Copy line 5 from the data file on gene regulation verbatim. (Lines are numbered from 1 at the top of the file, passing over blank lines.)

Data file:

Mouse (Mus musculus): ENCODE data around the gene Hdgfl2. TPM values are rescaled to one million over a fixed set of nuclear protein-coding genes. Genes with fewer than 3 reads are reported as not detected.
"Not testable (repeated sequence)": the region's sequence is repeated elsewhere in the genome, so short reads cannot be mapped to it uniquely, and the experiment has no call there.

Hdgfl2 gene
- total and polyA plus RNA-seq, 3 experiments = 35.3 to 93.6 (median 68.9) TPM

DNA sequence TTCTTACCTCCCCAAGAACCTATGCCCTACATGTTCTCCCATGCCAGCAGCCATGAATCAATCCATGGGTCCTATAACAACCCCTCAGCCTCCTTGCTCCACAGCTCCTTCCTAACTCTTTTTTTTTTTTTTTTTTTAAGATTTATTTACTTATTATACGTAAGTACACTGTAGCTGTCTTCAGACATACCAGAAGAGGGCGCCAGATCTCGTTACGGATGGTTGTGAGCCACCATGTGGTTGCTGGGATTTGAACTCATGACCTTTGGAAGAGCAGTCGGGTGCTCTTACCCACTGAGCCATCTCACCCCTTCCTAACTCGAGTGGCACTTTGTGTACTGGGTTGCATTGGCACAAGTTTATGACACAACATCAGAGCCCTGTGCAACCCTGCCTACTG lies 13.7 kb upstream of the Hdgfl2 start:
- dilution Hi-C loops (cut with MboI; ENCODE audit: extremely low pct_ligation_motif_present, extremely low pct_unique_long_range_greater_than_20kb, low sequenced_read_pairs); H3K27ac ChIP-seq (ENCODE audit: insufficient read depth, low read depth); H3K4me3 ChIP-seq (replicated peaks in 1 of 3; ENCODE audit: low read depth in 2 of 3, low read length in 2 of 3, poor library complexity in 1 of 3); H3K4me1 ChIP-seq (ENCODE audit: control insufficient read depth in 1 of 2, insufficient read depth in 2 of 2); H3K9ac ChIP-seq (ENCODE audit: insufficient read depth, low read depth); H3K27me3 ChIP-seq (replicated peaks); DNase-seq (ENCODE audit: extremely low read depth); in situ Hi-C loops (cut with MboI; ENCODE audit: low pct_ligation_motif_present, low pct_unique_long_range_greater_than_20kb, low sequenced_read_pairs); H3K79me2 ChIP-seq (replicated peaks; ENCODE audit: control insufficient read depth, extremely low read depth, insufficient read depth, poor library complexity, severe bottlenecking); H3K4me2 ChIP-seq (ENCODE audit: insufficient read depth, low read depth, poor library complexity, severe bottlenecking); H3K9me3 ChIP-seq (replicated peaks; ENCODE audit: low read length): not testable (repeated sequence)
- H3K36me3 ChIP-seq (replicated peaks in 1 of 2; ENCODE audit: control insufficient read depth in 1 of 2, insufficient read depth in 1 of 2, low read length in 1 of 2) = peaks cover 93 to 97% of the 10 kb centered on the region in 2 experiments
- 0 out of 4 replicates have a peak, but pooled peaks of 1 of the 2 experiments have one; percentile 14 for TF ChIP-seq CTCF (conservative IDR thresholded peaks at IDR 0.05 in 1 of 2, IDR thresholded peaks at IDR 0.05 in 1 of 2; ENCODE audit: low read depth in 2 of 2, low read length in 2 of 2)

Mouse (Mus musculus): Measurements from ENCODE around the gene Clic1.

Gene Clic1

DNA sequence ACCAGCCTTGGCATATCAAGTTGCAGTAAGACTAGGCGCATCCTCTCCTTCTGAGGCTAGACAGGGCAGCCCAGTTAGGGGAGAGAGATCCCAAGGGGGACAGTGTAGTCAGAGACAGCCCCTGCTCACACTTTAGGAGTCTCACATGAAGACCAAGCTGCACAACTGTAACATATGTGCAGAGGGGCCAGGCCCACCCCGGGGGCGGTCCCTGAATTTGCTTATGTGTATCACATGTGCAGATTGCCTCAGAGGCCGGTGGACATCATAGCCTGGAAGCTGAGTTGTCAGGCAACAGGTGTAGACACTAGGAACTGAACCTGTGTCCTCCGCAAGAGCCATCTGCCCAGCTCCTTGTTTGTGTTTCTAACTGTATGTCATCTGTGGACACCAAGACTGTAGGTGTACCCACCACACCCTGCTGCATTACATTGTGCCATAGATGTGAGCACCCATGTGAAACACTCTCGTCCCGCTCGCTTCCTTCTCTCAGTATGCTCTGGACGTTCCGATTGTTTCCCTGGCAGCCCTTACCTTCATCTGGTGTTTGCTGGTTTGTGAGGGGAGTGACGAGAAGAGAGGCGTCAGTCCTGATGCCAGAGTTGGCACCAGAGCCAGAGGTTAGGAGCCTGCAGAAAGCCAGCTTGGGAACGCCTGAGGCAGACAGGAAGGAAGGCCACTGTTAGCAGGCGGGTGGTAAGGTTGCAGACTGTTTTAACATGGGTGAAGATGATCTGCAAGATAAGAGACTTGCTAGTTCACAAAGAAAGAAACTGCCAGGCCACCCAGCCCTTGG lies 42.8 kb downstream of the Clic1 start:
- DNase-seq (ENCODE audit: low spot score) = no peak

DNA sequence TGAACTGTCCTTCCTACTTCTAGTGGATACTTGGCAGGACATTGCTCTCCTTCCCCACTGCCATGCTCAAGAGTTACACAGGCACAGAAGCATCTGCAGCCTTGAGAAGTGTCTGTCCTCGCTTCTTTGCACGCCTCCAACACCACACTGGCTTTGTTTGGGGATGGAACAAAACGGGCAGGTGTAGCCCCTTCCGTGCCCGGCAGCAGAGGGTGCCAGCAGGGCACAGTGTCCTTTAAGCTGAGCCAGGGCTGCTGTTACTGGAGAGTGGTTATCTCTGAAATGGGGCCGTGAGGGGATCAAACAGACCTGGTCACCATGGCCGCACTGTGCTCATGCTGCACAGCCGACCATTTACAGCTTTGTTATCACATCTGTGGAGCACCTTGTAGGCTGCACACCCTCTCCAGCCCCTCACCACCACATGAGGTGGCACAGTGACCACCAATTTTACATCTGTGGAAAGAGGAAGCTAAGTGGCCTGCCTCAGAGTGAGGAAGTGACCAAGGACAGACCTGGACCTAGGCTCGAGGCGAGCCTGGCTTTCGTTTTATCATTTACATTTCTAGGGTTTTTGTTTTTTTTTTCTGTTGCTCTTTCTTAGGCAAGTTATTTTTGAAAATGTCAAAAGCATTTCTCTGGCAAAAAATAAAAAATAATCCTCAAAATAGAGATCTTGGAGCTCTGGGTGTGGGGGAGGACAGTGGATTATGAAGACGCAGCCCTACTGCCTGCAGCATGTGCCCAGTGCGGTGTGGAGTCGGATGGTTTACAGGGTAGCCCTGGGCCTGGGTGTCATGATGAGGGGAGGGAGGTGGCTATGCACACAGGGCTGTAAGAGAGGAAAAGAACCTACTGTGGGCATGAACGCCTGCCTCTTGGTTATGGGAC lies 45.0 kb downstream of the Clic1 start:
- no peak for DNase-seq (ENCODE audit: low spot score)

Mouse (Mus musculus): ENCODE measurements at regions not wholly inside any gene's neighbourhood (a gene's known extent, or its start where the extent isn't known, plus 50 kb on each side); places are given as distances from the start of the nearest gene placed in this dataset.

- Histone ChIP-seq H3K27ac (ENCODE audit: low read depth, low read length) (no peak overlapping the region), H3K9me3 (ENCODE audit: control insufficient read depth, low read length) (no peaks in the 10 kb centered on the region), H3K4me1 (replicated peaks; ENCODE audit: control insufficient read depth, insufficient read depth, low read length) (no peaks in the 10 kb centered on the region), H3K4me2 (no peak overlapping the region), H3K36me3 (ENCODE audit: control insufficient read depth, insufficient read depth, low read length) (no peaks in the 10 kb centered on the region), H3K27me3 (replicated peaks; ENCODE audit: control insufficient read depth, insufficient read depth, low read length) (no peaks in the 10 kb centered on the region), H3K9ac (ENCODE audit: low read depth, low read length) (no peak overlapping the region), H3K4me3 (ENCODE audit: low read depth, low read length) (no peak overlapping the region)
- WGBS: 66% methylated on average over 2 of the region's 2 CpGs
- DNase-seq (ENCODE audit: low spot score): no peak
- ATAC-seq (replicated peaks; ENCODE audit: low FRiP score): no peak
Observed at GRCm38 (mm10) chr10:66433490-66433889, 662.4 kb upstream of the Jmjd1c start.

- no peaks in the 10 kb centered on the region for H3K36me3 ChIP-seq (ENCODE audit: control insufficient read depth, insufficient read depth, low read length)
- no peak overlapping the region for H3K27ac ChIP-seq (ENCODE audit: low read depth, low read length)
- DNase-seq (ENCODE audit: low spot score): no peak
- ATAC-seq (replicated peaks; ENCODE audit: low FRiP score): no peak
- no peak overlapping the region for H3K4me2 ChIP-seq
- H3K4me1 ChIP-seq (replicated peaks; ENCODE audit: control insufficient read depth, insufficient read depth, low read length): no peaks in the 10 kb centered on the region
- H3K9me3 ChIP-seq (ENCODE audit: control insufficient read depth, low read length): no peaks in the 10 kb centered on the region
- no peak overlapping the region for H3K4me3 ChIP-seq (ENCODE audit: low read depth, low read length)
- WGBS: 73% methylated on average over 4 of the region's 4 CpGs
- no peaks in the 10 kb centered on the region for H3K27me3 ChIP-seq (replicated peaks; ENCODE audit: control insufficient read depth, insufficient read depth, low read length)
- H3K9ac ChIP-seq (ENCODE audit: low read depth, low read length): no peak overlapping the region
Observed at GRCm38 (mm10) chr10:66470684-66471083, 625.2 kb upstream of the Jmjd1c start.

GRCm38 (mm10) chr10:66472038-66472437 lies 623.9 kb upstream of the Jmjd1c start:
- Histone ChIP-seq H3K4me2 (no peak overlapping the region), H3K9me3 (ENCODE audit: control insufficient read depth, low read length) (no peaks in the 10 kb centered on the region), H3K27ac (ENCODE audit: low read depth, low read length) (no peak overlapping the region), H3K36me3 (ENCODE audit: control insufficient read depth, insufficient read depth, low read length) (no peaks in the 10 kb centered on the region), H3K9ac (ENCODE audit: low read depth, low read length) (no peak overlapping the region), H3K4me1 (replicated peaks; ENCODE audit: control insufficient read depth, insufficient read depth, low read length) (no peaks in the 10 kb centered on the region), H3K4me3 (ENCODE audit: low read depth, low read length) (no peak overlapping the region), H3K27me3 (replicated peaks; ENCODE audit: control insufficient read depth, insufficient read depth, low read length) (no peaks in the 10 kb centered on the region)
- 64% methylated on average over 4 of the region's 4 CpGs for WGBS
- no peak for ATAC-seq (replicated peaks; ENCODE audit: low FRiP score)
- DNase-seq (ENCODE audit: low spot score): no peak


DNA sequence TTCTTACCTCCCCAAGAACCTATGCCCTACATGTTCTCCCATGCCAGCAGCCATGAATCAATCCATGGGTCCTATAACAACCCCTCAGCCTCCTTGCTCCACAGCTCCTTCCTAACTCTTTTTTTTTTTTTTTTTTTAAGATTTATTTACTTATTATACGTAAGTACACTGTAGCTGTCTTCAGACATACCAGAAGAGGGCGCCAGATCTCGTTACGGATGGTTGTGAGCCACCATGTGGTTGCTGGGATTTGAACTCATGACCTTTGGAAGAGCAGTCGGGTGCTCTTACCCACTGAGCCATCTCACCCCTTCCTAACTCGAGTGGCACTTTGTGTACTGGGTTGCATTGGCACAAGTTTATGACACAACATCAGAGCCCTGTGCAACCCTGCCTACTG lies 13.7 kb upstream of the Hdgfl2 start: